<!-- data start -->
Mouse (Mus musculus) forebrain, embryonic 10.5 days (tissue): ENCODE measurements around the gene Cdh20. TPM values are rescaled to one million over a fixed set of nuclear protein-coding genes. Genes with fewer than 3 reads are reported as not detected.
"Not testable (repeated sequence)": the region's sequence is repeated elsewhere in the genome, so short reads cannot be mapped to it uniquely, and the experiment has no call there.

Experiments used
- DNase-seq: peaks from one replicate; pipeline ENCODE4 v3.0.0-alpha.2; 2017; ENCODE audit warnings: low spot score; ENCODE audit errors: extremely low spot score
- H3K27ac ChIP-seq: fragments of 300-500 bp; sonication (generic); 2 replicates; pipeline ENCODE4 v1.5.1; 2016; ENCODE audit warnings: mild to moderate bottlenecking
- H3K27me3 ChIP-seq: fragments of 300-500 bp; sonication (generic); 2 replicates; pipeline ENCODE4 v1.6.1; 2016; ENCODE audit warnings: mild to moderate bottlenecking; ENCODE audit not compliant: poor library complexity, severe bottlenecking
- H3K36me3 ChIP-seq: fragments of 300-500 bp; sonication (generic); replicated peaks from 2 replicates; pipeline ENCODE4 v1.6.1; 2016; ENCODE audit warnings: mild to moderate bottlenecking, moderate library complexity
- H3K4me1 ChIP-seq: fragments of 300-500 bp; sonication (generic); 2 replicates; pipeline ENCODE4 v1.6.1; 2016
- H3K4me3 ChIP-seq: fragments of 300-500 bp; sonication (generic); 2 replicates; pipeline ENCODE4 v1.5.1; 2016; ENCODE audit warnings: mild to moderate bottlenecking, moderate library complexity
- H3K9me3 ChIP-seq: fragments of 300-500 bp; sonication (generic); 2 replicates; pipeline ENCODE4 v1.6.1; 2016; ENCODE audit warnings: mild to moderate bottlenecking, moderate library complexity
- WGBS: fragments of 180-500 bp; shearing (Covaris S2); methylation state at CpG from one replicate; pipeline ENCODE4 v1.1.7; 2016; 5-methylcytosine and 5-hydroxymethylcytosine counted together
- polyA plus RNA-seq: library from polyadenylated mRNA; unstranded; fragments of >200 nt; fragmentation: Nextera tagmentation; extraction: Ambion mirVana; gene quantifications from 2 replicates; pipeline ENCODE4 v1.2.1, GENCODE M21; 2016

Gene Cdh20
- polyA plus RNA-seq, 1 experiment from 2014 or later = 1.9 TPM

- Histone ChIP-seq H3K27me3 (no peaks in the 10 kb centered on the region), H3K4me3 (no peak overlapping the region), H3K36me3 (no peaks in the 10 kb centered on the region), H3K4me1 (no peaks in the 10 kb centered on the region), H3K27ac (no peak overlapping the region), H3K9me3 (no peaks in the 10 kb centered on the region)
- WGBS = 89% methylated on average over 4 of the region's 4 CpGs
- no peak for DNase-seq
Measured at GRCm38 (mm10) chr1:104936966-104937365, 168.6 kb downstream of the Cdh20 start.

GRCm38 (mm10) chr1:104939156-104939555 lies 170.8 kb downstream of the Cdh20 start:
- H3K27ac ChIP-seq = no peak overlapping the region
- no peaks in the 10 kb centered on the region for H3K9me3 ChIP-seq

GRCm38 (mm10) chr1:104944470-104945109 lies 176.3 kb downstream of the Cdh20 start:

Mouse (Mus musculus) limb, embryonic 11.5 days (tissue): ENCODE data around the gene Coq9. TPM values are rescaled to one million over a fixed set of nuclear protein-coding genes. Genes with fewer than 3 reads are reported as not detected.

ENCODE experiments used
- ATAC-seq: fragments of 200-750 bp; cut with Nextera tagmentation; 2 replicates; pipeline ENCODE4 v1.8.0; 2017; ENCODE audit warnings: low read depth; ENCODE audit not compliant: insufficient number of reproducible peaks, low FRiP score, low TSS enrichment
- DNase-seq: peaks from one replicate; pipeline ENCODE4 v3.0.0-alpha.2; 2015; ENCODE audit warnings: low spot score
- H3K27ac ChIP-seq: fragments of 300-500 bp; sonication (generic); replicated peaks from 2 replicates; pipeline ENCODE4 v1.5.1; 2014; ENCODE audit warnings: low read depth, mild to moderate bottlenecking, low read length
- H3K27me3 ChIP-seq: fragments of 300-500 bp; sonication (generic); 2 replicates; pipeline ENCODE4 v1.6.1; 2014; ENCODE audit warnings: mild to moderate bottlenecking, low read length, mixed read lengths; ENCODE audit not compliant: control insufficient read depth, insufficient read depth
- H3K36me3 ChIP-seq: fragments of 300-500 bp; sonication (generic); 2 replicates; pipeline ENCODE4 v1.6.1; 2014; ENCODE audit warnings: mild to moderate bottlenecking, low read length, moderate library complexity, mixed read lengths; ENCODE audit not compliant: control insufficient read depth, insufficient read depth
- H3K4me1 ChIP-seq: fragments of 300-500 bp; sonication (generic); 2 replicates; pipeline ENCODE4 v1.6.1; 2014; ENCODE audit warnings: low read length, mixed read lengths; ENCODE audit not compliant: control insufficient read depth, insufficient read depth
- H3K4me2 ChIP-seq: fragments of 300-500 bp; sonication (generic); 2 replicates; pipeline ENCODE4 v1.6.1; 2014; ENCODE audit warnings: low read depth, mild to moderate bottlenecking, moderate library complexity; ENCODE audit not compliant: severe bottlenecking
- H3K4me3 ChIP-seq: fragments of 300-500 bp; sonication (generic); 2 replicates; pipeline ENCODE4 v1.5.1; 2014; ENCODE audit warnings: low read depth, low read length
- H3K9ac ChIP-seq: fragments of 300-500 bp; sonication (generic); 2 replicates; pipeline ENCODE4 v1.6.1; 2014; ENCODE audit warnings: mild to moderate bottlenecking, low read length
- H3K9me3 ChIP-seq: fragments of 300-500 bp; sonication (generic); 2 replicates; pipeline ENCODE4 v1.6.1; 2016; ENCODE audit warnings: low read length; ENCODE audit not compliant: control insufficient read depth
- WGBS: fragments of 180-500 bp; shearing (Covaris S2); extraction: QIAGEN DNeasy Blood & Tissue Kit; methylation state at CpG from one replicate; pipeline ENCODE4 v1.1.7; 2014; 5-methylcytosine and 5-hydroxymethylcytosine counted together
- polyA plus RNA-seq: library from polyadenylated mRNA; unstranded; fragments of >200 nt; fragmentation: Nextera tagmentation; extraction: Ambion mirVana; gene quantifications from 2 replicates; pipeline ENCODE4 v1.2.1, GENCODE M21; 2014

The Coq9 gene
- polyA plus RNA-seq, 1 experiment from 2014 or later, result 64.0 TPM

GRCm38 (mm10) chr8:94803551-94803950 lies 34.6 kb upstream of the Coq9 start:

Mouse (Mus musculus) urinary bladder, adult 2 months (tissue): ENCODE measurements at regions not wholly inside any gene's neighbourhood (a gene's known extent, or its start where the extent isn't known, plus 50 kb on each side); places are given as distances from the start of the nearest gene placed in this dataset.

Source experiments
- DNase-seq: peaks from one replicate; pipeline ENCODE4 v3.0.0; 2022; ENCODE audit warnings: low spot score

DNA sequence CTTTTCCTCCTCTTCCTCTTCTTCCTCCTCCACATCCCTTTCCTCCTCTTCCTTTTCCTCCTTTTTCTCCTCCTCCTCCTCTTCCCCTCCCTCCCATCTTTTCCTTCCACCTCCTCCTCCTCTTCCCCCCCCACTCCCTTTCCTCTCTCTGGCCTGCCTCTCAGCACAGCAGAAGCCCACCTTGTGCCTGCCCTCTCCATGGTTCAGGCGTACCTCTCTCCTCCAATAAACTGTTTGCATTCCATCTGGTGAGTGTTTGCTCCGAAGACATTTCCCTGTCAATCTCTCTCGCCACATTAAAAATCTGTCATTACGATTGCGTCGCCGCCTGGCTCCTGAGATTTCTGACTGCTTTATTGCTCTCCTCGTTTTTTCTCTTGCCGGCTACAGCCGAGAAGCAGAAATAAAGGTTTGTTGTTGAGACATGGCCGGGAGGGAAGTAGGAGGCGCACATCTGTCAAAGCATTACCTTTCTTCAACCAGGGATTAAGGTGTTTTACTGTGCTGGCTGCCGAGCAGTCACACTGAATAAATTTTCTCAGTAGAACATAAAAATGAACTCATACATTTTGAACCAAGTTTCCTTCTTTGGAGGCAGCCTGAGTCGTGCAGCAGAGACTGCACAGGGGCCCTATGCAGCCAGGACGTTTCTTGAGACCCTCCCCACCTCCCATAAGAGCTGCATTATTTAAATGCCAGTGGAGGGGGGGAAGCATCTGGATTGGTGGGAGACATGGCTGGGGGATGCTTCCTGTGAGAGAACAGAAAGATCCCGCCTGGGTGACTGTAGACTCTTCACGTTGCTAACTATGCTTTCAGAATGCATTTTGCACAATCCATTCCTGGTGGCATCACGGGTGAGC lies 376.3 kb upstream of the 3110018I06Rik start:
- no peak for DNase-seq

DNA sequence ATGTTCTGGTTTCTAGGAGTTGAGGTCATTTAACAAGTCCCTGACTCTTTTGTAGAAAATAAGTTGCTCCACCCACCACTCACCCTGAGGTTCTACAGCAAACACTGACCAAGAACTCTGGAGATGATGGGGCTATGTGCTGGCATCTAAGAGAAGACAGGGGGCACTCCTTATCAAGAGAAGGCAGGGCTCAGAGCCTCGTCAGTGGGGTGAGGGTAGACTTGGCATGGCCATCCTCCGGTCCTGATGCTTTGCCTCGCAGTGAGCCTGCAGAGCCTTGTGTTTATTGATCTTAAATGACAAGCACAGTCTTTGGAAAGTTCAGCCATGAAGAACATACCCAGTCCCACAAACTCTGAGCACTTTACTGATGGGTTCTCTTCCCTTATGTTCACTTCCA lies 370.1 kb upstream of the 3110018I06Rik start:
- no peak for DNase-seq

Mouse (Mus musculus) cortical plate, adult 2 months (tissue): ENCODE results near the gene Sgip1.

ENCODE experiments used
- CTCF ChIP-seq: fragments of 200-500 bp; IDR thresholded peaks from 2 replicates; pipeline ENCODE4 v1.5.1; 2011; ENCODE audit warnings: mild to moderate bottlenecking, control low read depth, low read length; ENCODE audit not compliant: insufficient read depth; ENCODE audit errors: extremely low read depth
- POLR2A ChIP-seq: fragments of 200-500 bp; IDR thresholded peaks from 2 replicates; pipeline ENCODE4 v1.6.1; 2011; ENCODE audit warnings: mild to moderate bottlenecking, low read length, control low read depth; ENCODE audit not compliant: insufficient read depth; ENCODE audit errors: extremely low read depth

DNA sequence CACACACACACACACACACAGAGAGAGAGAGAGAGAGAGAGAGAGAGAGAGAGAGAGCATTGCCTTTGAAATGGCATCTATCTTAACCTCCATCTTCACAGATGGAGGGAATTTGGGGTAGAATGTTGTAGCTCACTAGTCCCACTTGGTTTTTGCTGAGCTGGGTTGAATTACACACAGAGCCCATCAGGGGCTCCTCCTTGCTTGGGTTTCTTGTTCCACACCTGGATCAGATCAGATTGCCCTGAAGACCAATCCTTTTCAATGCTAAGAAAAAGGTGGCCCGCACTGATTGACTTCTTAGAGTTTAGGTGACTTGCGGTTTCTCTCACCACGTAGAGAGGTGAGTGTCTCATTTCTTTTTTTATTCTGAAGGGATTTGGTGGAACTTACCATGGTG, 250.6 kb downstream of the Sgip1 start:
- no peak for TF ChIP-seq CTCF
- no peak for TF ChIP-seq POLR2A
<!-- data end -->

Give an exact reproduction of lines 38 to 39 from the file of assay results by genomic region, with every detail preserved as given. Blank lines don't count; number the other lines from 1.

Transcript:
- polyA plus RNA-seq, 1 experiment from 2014 or later, result 64.0 TPM

GRCm38 (mm10) chr8:94803551-94803950 lies 34.6 kb upstream of the Coq9 start: